With the advances in microelectronics, sensor technology, and packaging design, the reality of an artillery projectile, range correction device is conceivable. A previous report entitled “Preliminary Design of a Range Correction Module for an Artillery Shell” (Hollis 1996) demonstrated a possible concept called the D-ring range correction device. One of the main objectives of the range correction device concept was to contain all the mechanical and electrical components within a fuze-like envelope, while maintaining certain constraints that would allow the fuze to fit into a variety of artillery shells used by North Atlantic Treaty Organization (NATO) countries. Another objective of the range correction device concept was to avoid any changes within the ogive of any of the projectiles in the existing stockpile.

Range correction is achieved by a mechanism that symmetrically deploys four D-shaped blades, or drag blades, with the sole purpose of increasing drag. Estimates have been made of the percent change in drag as related to increases in frontal area. The deployed D-rings, with a spread of 80 mm, will increase the frontal area by 1.63 times. If the D-rings are extended a centimeter farther to a deployment diameter of 100 mm, the increase in frontal area is 2.39 times. An initial study by Brandon and Jara has indicated that reasonable maneuver authorities can be achieved for frontal areas of 7.3 in2 (47.1 cm2) and 10.7 in2 (69.0 cm2), which corresponds, respectively, to the 80-mm and 100-mm deployment diameters.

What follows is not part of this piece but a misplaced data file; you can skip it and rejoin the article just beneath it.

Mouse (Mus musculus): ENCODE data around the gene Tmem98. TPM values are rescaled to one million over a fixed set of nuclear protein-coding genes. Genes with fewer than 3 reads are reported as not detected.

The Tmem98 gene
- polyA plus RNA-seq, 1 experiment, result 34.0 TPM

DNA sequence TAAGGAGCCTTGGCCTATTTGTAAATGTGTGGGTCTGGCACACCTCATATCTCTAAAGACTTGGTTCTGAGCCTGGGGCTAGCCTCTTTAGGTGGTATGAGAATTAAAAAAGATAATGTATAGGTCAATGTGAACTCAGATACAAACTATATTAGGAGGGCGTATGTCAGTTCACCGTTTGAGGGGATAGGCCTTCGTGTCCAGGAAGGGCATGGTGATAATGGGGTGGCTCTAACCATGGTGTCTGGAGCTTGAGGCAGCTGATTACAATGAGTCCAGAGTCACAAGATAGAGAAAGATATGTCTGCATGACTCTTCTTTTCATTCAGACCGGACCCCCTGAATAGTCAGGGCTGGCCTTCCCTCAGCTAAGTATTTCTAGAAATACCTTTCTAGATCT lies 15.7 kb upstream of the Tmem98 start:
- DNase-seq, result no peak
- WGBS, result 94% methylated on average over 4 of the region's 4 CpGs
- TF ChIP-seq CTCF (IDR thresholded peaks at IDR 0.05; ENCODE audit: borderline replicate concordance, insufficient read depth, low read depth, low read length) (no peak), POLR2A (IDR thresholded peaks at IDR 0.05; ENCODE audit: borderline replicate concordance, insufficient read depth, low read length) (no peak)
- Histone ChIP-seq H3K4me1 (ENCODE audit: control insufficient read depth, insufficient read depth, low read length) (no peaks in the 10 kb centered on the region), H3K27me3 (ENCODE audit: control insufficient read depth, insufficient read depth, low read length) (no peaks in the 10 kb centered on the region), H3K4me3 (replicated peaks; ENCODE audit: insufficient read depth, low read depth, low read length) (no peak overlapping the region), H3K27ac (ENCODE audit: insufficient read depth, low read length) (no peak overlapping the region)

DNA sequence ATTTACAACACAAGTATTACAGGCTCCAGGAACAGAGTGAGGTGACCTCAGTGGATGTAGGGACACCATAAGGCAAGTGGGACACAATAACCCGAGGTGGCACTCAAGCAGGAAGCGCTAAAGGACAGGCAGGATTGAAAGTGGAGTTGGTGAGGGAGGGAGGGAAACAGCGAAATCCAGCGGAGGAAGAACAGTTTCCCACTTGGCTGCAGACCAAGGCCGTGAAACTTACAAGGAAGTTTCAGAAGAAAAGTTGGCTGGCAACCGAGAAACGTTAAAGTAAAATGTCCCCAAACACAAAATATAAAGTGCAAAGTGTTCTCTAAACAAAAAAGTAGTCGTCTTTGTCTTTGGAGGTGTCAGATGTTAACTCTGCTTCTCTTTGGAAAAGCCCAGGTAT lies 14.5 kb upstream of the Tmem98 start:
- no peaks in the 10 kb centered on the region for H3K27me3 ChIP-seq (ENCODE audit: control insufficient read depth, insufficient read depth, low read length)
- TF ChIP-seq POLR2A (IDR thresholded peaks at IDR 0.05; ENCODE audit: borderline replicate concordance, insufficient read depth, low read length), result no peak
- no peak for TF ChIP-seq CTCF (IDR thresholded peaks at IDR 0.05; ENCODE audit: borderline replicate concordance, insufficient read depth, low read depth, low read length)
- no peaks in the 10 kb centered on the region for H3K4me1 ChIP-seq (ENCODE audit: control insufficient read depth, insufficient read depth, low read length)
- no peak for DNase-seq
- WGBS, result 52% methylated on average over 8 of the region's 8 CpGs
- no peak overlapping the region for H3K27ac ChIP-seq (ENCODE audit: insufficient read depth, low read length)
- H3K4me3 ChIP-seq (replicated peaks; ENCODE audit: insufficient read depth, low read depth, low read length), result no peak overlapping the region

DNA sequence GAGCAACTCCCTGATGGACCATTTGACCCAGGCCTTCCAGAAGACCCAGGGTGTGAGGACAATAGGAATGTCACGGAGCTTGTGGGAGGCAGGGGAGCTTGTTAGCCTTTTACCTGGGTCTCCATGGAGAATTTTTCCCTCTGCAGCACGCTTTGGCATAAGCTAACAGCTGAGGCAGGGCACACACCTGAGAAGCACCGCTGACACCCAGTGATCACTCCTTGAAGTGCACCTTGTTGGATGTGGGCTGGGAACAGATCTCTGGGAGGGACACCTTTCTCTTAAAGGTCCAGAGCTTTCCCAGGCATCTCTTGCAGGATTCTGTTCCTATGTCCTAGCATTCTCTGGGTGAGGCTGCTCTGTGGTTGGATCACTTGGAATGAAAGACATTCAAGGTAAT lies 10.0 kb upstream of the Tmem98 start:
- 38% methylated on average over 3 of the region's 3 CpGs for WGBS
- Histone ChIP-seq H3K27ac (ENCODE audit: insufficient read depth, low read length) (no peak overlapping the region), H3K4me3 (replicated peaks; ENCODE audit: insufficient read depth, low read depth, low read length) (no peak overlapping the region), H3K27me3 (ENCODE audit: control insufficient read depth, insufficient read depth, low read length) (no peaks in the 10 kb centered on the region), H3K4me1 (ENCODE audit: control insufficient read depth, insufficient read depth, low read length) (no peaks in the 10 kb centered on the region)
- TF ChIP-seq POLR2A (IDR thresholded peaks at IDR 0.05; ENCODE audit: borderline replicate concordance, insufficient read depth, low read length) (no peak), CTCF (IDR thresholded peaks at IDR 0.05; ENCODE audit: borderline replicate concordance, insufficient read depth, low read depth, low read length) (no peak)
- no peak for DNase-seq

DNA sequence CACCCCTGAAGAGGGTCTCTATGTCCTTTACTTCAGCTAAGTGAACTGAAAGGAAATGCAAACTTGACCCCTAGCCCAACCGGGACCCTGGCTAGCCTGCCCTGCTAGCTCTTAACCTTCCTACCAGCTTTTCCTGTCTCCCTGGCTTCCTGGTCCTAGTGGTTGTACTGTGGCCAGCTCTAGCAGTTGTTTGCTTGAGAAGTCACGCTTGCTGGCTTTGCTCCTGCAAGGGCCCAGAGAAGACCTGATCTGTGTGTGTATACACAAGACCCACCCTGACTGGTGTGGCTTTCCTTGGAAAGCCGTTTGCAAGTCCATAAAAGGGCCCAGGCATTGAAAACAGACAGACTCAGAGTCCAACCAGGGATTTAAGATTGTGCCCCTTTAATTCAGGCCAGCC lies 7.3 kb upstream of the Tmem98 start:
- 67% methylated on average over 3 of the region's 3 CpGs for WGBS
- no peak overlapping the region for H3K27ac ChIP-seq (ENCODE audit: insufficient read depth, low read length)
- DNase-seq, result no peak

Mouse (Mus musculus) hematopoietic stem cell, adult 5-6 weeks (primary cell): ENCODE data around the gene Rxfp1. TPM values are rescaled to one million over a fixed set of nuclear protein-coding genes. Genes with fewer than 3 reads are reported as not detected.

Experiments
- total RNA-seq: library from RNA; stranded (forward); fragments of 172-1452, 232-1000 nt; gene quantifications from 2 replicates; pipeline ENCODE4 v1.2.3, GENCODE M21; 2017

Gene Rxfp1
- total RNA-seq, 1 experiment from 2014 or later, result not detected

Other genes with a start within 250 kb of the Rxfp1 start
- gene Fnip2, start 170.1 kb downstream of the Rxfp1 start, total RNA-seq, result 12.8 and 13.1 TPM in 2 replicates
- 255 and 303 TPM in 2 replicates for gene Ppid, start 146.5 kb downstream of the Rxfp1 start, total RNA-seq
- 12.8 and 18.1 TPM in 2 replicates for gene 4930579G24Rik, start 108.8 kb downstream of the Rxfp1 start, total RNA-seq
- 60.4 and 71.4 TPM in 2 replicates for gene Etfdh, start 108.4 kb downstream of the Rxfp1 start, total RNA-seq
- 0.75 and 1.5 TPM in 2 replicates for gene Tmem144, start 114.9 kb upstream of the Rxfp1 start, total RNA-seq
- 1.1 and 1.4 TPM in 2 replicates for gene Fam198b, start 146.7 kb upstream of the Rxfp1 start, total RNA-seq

This report is a culmination of many design iterations, numerical analyses, shock tests, and actual cannon launchings. Most of the design iterations and numerical analyses are not mentioned in this report simply because they were stepping stones that led to the final design. Structural analyses indicate that the overall prototype design is durable enough to withstand the most severe artillery cannon launching available today. The design should be capable of withstanding 15,000 g’s of inertial set-back loads with 150,000 rad/s2 of angular acceleration. In addition, the design is also capable of deploying at a velocity of 650 m/s, while spinning at 250 cycles per second. The next step would be to fabricate the design in order to truly verify the integrity of the structure and to determine the overall effect of the deployed drag blades on the range of flight.

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